10 Ways to Show Your iPad on a Projector Screen Projecting your iPad on a large screen is great for demonstrations, simulations, explanations, and showing examples. There are several ways this can be done in the classroom. Scroll to the end of this post for a comparison chart.
Connect directly from your device to a projector’s video cable. Click to find out which of the four possible adapters is the one you need.
Install software on your projector-connected computer and attach device using its USB cable and choose Live Desktop. Windows only.
Update to OS X Yosemite on your projector-connected Mac and attach device using its Lightning cable. Open QuckTime & choose iPad as the camera source.
If you don’t mind keeping your iPad in one spot, then a VGA adapter (for 30-pin Dock connector or for Lightning connector). Apple has made four types of adapters – determine which one you need. Or, a document or USB camera might work for you.
If you want to wirelessly transmit your device’s screen and audio so that you or your students can walk around the room, then it gets more complicated. You’ll tap into Apple’s AirPlay feature that is built into all iPad 2s and newer, including iPad mini. AirPlay works over Wi-Fi and requires all devices using it to be on the same network (unless you’re using the newest Apple TV and iOS 8–then you can use a peer-to-peer connection or if you’re using Mirroring360).
Apple TV is a small black box that can connect to a projector. iPad can mirror wirelessly to Apple TV using AirPlay. Apple TV only outputs HDMI. Your projector might not have HDMI input. If that’s the case, you’ll need an HDMI to VGA adapter like the Kanex ATVPRO. Read more about Apple TV in classrooms.
If you already have a computer connected to your projector, you should look into using software to turn that Mac or Windows PC into an AirPlay receiver. You can download and try for free AirServer, Annotate Mirror Client, iTools, Mirroring360, Reflector 2, or X-Mirage. The software runs on your computer and allows devices to mirror iPad to the computer screen. Since the computer is connected to a projector, then the iPad shows on the projector. I’ve written lots more about both AirServer and Reflector.
In my visits to various schools, I’d say that Apple TV, AirServer, Reflector, and X-Mirage work about 50% of the time. That’s because AirPlay requires the device and the computer or Apple TV to be on the same network (unless you’re using the newest Apple TV and iOS 8). Often schools have different networks for mobile devices and for PCs so AirPlay won’t work. Also, AirPlay requires specific ports to be open on the network for Bonjour (and frequently they are not configured to be open).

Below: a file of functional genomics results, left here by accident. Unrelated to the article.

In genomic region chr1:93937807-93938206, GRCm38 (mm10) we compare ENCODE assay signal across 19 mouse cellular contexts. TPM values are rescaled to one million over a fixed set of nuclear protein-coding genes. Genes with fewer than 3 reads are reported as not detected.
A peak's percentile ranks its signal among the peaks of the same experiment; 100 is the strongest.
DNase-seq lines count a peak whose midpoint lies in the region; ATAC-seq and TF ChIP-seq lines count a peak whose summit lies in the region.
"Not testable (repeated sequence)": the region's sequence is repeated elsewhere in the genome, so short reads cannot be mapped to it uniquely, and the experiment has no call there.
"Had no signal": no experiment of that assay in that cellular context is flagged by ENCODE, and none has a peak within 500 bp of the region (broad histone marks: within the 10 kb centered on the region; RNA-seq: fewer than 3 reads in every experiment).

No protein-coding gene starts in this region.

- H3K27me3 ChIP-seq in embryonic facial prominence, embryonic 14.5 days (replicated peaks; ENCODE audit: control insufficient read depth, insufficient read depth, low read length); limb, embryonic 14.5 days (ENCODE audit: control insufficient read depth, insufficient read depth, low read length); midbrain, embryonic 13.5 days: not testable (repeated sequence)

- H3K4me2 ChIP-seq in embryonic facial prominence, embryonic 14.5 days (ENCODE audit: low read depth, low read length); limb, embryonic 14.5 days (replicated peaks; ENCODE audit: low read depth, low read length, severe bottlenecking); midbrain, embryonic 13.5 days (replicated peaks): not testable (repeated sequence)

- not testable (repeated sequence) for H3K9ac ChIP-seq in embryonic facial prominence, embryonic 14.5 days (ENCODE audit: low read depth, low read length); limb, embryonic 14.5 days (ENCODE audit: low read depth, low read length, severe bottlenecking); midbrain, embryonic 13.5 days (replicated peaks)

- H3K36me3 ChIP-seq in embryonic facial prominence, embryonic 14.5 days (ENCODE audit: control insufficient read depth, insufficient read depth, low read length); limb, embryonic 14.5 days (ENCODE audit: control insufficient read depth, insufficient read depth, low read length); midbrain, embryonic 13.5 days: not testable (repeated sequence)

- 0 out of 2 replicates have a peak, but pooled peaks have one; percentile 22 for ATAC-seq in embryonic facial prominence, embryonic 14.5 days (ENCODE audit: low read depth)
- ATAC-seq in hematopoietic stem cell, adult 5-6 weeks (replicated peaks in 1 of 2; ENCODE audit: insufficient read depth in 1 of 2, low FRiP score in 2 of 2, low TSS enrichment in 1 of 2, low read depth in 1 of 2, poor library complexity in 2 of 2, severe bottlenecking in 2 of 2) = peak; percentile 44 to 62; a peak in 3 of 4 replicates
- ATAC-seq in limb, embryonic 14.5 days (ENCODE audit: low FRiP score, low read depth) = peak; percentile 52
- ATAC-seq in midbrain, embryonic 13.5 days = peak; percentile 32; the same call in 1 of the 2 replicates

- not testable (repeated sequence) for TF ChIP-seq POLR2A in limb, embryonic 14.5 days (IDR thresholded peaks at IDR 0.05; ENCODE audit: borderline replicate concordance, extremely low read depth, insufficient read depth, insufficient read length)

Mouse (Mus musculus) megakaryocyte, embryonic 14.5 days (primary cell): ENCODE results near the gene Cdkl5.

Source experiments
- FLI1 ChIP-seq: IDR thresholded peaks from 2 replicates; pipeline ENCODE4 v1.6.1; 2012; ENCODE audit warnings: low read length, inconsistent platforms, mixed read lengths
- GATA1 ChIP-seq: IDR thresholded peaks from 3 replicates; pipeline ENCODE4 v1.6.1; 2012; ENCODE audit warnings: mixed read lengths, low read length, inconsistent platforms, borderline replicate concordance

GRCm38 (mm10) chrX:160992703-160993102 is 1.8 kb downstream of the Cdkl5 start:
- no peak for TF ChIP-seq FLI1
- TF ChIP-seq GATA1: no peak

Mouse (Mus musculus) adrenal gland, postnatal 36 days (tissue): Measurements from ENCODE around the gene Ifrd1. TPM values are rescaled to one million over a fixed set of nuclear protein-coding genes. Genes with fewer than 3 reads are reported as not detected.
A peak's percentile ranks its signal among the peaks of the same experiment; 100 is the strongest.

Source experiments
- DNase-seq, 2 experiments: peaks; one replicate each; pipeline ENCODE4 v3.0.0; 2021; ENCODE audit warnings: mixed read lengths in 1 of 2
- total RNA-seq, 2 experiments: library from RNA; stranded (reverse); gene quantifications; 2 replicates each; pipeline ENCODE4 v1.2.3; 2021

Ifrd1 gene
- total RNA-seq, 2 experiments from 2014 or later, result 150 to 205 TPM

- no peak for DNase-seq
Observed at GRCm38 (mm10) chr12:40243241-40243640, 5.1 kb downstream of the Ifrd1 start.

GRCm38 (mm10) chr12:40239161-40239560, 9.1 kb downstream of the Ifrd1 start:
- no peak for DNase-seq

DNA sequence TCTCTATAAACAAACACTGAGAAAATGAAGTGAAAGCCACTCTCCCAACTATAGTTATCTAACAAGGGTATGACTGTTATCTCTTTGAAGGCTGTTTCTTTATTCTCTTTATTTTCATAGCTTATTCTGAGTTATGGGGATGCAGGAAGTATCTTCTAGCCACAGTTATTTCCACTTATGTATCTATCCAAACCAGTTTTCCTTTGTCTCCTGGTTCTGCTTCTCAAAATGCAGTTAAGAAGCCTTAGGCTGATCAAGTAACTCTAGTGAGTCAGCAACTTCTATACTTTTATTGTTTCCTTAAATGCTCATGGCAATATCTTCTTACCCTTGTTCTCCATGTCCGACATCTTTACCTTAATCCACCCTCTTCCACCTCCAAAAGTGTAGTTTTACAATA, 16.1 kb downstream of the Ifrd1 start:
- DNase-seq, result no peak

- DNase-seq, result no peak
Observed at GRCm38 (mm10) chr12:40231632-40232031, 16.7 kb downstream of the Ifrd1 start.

Mirroring360 has a feature called Mirroring Assist. It can work without the need to open ports for Bonjour. That means Mirroring360 can work on your school’s network, even when other AirPlay solutions do not. Another feature of Mirroring Assist is the option to turn off the broadcasting of your computer on AirPlay. Instead, devices can be paired with your Mac or PC via a QR code. This is a very welcome feature in schools with long lists of computers under the AirPlay menu.
Even if your network allows for AirPlay connections, it also needs to be reliable. Many teachers experience slow and dropped AirPlay connections, which can make mirroring a frustrating experience. It’s a good thing there are free trials of each of the software mirroring solutions so you can test your school’s setup before purchasing.
If your Wi-Fi network won’t cooperate with AirPlay, you should check out iTools. It’s free software for Windows PCs that will mirror to a computer using your device’s charge/sync cable. iTools Live Desktop feature is buggy and might not work on your computer, and there is no help documentation.
After upgrading to to OS X 10.10 Yosemite, Mac users can mirror their iPad’s screen using a Lightning cable. iPad will show up as a camera source in QuickTime.
When you mirror your screen, it’s a great opportunity to use your iPad as a document camera! You’ll want to buy or rig up some sort of stand to use iPad as a visualizer. I wrote about the Justand v2 and other options in this post, including apps that let you draw and annotate over the image.
I maintain a chart that compares the methods of displaying iPad’s screen on a projector. Click the image below to download the PDF.
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